1. It is inconsistent: Only a few years ago some friends asked to watch The Shining with me and I refused because it was an 18. Now it has be re-rated as a 15 and I have subsequently watched it (it is a great film).
2. I am allowing a group people I have never met be the arbiters of what media is verboten: this is fairly self-explanatory and the silliness of this kind of approach is quite stark when we see cross-national differences (see, again, Appendix 1). The problem with this argument is that, if I am honest, I do not believe that any of us can make those judgments against an objective criteria because we are located within cultures which shape those assumptions quite profoundly. So, if my decisions are a product of my culture and society then why not let that same society provide some guidance on what is already decision without a firm basis.
3. The value of watching R-rated films: some argue that watching R-rated or certificate 18 films allow us to see a world that we would not otherwise experience. This is not incorrect per se but this seems inadequate and it can, in some guises, assume that this new perspective is a good thing. However, this logic, if pursued, would just move the value judgment to another place: so instead of looking at ratings we should only be watching films or TV that has, or strives for, an element of social realism. It is not entirely clear to me how we would divide films that are able to offer insight in an unfamiliar world and those that don’t.
4. Some R-rated and certificate 18 films are totes amazeballs: this is the most persuasive argument for me because it is also the most honest. I know that I would love ‘The Wire’ and ‘Breaking Bad’. If I do not think that they are gratuitous or morally damaging (which I do not, as far as I can tell) then why not enjoy them? The problem here is that I do not quite think that entertainment is a good enough reason to start. There are relatively few areas in my life where I have successfully held to a moral standard (admittedly one of my own making). In nothing else I would like to try to keep as many of those areas as untouched as possible.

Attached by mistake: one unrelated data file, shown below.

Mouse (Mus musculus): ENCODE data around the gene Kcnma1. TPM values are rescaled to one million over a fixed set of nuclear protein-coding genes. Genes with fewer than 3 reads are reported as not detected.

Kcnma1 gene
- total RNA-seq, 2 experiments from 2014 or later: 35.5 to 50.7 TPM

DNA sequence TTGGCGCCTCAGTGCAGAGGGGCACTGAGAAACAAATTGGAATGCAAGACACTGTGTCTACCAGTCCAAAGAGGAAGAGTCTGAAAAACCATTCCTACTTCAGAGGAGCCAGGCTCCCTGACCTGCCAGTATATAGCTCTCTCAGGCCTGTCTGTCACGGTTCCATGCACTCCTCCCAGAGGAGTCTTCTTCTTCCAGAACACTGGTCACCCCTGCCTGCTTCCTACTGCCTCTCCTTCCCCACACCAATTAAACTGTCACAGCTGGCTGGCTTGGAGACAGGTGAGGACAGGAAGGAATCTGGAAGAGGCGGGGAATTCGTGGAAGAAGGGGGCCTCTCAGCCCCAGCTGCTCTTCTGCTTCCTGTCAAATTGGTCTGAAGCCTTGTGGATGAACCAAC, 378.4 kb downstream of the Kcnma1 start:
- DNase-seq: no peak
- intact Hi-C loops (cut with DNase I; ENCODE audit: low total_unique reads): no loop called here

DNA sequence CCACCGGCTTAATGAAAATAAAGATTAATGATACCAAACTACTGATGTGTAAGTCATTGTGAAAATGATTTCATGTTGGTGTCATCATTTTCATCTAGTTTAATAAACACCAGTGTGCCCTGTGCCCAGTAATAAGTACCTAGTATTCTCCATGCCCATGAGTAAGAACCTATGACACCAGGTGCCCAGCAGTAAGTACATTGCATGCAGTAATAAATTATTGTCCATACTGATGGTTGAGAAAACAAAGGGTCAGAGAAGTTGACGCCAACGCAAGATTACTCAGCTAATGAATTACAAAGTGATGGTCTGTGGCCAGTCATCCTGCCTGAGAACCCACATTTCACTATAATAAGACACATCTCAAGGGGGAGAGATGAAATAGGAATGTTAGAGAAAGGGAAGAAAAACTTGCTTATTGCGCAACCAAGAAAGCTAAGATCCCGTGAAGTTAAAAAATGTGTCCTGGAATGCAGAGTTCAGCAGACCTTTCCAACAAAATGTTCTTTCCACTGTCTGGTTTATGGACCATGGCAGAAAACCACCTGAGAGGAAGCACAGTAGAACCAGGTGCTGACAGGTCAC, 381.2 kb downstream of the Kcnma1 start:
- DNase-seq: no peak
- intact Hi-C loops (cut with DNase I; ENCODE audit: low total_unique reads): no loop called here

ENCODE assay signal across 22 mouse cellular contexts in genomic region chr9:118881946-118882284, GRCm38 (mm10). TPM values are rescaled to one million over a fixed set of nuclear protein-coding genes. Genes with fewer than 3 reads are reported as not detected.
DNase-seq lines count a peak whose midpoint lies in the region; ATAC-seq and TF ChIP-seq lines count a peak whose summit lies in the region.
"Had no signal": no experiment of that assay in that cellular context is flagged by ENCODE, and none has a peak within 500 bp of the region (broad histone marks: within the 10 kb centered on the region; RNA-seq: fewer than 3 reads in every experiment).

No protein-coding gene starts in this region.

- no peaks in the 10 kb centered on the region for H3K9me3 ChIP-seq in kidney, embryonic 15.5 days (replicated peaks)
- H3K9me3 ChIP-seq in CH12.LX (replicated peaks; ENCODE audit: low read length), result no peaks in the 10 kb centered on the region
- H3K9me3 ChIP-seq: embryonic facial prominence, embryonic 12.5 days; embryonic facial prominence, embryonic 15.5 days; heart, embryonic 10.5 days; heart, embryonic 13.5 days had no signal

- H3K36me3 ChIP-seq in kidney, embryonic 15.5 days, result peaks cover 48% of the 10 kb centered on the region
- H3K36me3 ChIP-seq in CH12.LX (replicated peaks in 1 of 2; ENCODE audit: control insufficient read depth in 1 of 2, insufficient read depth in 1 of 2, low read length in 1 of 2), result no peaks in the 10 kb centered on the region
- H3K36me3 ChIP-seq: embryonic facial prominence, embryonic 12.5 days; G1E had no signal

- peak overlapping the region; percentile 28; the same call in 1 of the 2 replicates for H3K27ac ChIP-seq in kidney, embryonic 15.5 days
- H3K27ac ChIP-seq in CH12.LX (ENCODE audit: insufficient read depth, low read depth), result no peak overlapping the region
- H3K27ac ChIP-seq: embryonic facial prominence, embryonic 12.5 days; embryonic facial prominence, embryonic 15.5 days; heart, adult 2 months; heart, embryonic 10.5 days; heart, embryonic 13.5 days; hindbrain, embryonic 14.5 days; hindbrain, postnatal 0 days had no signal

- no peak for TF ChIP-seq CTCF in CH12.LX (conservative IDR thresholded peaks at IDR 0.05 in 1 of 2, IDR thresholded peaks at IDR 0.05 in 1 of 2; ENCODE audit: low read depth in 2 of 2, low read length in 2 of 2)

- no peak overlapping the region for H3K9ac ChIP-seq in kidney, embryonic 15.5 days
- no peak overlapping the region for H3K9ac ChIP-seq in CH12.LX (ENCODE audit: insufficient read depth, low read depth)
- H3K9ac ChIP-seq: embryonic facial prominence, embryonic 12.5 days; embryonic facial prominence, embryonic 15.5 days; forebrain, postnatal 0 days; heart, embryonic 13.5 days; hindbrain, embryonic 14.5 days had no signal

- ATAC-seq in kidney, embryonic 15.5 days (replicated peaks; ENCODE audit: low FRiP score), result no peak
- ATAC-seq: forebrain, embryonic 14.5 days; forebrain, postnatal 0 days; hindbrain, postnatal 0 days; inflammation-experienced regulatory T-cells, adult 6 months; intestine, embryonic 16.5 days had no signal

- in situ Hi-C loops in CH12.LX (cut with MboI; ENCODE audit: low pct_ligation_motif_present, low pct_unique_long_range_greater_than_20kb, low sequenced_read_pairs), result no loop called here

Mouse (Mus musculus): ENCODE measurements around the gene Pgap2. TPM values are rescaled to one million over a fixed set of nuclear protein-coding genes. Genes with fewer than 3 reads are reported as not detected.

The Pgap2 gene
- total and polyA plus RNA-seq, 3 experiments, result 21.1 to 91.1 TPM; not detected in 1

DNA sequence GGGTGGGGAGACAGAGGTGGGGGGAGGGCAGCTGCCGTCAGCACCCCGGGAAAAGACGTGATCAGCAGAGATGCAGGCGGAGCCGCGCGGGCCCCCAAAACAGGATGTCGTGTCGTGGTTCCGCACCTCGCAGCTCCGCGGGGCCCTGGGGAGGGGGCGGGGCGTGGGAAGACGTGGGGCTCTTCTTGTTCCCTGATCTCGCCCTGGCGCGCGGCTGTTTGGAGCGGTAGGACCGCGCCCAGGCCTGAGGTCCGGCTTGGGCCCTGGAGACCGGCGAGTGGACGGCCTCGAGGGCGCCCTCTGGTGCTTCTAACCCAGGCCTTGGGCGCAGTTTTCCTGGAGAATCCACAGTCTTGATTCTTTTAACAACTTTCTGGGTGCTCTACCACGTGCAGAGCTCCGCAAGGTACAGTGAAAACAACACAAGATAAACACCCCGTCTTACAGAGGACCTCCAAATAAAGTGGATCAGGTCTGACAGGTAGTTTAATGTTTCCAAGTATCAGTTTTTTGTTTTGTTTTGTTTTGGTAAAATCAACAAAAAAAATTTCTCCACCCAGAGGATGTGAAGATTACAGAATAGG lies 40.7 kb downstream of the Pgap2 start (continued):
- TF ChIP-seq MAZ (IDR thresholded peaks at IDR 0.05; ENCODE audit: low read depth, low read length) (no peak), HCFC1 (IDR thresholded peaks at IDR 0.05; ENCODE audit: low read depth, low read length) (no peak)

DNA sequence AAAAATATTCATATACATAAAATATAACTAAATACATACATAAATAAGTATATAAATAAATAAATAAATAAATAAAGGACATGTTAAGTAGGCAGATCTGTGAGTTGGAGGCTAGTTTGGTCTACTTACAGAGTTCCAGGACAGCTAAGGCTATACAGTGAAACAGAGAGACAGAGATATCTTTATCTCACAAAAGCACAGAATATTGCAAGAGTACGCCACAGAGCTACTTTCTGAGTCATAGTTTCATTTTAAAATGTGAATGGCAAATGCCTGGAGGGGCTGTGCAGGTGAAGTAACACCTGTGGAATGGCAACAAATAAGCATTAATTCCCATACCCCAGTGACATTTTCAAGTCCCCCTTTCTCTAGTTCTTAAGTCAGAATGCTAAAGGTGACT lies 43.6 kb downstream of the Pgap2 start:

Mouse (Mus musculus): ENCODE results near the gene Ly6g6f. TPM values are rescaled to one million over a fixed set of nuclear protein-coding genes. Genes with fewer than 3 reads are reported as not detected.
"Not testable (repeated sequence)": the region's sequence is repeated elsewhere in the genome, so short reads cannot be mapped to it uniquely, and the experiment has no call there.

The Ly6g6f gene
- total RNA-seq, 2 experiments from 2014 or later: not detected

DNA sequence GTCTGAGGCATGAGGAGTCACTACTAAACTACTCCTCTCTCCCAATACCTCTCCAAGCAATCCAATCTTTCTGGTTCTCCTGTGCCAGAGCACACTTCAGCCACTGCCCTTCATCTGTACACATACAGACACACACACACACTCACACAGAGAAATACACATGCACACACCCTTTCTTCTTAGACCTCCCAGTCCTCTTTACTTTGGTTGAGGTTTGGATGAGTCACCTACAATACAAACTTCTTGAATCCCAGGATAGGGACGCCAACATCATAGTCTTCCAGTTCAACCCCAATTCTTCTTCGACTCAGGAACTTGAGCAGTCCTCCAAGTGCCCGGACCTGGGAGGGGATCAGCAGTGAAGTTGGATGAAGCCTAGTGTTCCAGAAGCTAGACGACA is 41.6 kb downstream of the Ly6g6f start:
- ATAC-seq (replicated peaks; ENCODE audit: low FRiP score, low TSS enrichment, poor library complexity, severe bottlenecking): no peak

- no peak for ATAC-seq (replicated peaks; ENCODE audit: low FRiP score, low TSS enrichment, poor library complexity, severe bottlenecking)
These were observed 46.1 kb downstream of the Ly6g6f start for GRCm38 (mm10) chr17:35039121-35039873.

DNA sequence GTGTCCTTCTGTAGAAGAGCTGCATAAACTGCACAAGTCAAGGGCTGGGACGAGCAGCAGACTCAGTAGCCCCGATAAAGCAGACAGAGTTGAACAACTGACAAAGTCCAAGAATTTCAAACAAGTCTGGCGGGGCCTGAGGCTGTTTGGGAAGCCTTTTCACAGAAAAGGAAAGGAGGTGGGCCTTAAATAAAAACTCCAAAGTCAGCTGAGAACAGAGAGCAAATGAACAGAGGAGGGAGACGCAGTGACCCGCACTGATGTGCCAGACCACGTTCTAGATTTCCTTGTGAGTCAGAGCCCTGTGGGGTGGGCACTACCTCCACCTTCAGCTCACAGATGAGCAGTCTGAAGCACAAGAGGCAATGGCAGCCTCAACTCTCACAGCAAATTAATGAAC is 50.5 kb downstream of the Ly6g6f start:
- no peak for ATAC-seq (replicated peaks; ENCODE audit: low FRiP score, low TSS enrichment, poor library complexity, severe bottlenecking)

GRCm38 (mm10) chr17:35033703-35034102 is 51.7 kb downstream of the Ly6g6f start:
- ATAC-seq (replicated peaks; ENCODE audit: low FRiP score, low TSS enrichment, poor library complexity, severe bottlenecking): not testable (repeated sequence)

One final complication:
In the interests of full disclosure, and so that I can be mocked for my inconsistency, I have and would buy certificate 18 films or TV shows for other people as gifts, even if I have not seen them. For example, I have purchased season 1 of Breaking Bad for two people based on recommendations from friends. My logic here is that I do not think others should necessarily hold to this standard (especially those who are not Mormon) and I doubt that these films are gratuitous in the way I outlined above. In short, I would not buy someone Saw but I would buy them ‘The Wire’.
Conclusion: I know this has been hashed out in some detail before and i do not pretend to offer any insight on this issue, but I would be genuinely interested in hearing why my reasoning is faulty from either side. In fact, it would be great to hear from people who do have a media standard that they adhere to.
1. The two films were: The Godfather trilogy, which I still own and will watch in the future, and Die Hard, my wife had not seen it and in a moment of weakness I agreed to watch it together. “A dirty vest covereth a multitude of sins”.
2. There is a Saw theme park ride in the UK which is very good but I am not sure how it would be ‘rated’.
Comparison of US and UK film ratings.
The British use a different film rating system than the US. This has always made the R-rating rule regarding media choices somewhat confusing for British saints. Of course, the advice to avoid inappropriate films still stands but this allows the individual to make the choice and will inevitably result in some differences of interpretation.
|Film||US rating||UK rating|
|Saving Private Ryan||R||15|
|The King’s Speech||R||12A|
|Pulp Fiction||R (Original: NC-17)||18|